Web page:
From COVID to RECA: Seeking justice for the Navajo Nation
Over the course of our nation’s history, Native Americans have suffered a long string of injustices. Among the most egregious, however, was the federal government’s neglect during the Cold War years when hundreds of the Navajo developed severe forms of cancer and respiratory illness as a result of uranium mining and nearby nuclear testing.
Today, a different respiratory illness is ravaging the Navajo Nation in the form of COVID-19. Justice for our indigenous populations requires swift congressional action on two fronts: first, bolstering federal assistance for Native American tribes in the fight against coronavirus, and second, updating the Radiation Exposure Compensation Act (RECA).
The coronavirus outbreak has brought cities across America to a standstill, but its effects have been acutely felt by the Navajo Nation—the largest American Indian reservation in the country. As of last week, the Navajo Nation reported the third-highest rate of per-capita COVID-19 infections in the United States, with more than 2,700 reported cases and more than 80 fatalities. Only the populations of New York and New Jersey have been harder hit by the pandemic. The situation is so dire that tribal leaders have implemented strict curfews and checkpoints to curb infections while the governor of New Mexico has invoked riot law to reduce travel to and from the reservation.
To make matters worse, federal funding for the Navajo Nation has been slow coming. In March, Congress allocated $8 billion in the CARES Act for tribal governments and health care centers to combat the virus. But a significant portion of that money took weeks to reach the most severely impacted indigenous communities, and 40 percent of the funds have yet to even be released. The result? A nursing shortage and a severe lack of basic protective gear that has only exacerbated the crisis.
Even before the outbreak, Native American reservations were suffering from a glaring shortfall in federal health care funding. Consider that in 2016, the U.S. government spent $2,834 per person on health care in Indian Country while it spent $9,990 per person in the rest of the country. Our Native American friends deserve better than this.
The good news is, Congress can help alleviate the pain felt by these communities in the short term by ensuring that future relief funding gets to the tribes that need it most without delay. And lawmakers can demonstrate their commitment to the health and wellbeing of the Navajo Nation over the long term by acting decisively to bring long-overdue reforms to RECA.
As the original Senate sponsor of RECA, this issue is personal to me. Utah’s Navajo families are my friends and former constituents, and I watched as many of them passed away from cancer and respiratory illness as a result of working in uranium mines and living downwind of the military’s nuclear testing sites during the Cold War. I knew the federal government could never compensate these families for what they had suffered, but I knew we could at least hold the government accountable for its gross negligence. That’s why I authored RECA, which provides compensation for individuals who became ill from the radiation exposure caused by the military’s work on nuclear weapons development.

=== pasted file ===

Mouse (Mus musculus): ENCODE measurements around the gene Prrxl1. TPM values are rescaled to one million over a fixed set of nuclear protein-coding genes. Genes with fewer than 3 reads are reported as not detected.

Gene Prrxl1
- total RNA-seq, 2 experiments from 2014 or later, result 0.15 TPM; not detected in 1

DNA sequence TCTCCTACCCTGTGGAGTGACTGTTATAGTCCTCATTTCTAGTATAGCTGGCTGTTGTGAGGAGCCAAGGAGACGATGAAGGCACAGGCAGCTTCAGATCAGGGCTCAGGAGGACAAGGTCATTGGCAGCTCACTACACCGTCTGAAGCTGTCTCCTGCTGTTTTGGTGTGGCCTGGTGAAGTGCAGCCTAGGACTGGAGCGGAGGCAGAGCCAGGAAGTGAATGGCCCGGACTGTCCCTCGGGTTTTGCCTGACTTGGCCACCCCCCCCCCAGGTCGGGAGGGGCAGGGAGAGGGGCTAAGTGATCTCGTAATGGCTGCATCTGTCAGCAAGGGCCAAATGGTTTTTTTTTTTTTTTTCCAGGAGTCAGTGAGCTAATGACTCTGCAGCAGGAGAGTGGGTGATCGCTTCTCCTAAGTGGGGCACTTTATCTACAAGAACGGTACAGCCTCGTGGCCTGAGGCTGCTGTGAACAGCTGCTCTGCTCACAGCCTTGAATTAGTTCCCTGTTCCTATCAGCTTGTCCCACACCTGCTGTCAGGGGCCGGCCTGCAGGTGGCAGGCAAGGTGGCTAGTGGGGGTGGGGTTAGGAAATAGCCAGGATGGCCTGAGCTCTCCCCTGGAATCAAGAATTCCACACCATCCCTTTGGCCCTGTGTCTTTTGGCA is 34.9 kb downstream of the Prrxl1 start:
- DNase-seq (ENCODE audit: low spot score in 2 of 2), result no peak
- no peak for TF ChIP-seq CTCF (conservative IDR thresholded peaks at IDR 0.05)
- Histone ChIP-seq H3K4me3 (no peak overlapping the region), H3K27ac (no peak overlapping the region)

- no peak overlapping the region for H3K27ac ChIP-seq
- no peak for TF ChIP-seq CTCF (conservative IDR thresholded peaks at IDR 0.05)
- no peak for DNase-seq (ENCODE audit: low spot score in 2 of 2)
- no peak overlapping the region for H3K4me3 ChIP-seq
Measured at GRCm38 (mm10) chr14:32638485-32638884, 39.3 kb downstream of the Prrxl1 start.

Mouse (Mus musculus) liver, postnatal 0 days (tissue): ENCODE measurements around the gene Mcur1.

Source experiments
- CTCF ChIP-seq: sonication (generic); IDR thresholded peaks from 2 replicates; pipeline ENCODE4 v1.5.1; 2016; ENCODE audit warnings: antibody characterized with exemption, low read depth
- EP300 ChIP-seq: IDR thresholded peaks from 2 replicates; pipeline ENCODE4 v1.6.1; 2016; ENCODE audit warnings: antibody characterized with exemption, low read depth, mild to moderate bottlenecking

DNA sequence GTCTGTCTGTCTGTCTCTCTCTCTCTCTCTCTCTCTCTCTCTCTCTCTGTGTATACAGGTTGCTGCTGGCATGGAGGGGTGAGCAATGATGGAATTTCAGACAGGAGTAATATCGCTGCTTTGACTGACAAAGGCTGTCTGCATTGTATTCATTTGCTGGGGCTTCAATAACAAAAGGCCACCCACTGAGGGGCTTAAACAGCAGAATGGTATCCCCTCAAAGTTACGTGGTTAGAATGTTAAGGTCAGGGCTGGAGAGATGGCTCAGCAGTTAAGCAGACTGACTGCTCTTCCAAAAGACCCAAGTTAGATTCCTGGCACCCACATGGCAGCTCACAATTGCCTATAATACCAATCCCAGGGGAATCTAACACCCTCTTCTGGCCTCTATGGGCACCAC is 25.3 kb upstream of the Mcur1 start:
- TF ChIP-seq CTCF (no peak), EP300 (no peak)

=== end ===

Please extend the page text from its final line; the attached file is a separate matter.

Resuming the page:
For nearly 30 years, this bipartisan legislation has helped provide a small measure of justice for members of the Navajo Nation whose lives were upended by the federal government’s carelessness. Even though these events transpired long ago, many Navajo families are still reeling from the effects of radioactive fallout—and RECA is still helping them. But the law expires in 2022 and is in urgent need of reform.
Updating this legislation is a moral imperative. If we let it expire, we leave hundreds of Navajo men and women unable to pay their medical bills for issues directly related to radiation poisoning. RECA, as it is currently written, extends benefits only to uranium miners, millers, and transporters who worked until 1972. But an updated bill would extend benefits to those who worked after 1972, many of whom have developed cancer as a result of radiation exposure.
Just as lawmakers came together in a bipartisan fashion to reauthorize the 9/11 Victim Compensation Fund, they should come together again to extend RECA beyond 2022. Doing so would provide much-needed assistance for members of the Navajo Nation, including families that are simultaneously suffering from the effects of COVID-19.
This is a critical time for the Navajo Nation. But by taking simple steps to ensure continued COVID-relief funding and continued compensation for victims of radioactive exposure, Congress can help strengthen the public health infrastructure of our Native American communities.
Orrin G. Hatch is a former senator from the State of Utah and the original Senate sponsor of the Radiation Exposure Compensation Act (RECA). He is Chairman Emeritus of the Orrin G. Hatch Foundation.